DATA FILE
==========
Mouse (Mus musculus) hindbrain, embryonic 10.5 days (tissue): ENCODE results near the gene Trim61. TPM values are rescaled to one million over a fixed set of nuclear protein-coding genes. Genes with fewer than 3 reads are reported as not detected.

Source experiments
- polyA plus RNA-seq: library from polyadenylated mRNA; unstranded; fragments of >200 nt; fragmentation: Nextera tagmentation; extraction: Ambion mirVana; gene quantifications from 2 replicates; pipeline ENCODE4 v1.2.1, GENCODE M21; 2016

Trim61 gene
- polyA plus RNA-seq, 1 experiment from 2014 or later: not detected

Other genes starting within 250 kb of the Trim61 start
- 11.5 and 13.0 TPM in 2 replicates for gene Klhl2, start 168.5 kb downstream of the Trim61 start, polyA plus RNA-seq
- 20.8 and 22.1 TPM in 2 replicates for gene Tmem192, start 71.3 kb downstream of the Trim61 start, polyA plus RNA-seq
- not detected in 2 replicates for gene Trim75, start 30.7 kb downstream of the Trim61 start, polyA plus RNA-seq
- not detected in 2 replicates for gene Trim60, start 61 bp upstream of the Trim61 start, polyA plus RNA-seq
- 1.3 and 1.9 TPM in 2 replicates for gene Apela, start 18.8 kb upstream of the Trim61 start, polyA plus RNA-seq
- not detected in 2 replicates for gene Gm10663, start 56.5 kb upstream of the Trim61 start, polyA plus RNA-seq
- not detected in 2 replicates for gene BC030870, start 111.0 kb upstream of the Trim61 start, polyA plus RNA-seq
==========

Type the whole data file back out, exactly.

Mouse (Mus musculus) hindbrain, embryonic 10.5 days (tissue): ENCODE results near the gene Trim61. TPM values are rescaled to one million over a fixed set of nuclear protein-coding genes. Genes with fewer than 3 reads are reported as not detected.

Source experiments
- polyA plus RNA-seq: library from polyadenylated mRNA; unstranded; fragments of >200 nt; fragmentation: Nextera tagmentation; extraction: Ambion mirVana; gene quantifications from 2 replicates; pipeline ENCODE4 v1.2.1, GENCODE M21; 2016

Trim61 gene
- polyA plus RNA-seq, 1 experiment from 2014 or later: not detected

Other genes starting within 250 kb of the Trim61 start
- 11.5 and 13.0 TPM in 2 replicates for gene Klhl2, start 168.5 kb downstream of the Trim61 start, polyA plus RNA-seq
- 20.8 and 22.1 TPM in 2 replicates for gene Tmem192, start 71.3 kb downstream of the Trim61 start, polyA plus RNA-seq
- not detected in 2 replicates for gene Trim75, start 30.7 kb downstream of the Trim61 start, polyA plus RNA-seq
- not detected in 2 replicates for gene Trim60, start 61 bp upstream of the Trim61 start, polyA plus RNA-seq
- 1.3 and 1.9 TPM in 2 replicates for gene Apela, start 18.8 kb upstream of the Trim61 start, polyA plus RNA-seq
- not detected in 2 replicates for gene Gm10663, start 56.5 kb upstream of the Trim61 start, polyA plus RNA-seq
- not detected in 2 replicates for gene BC030870, start 111.0 kb upstream of the Trim61 start, polyA plus RNA-seq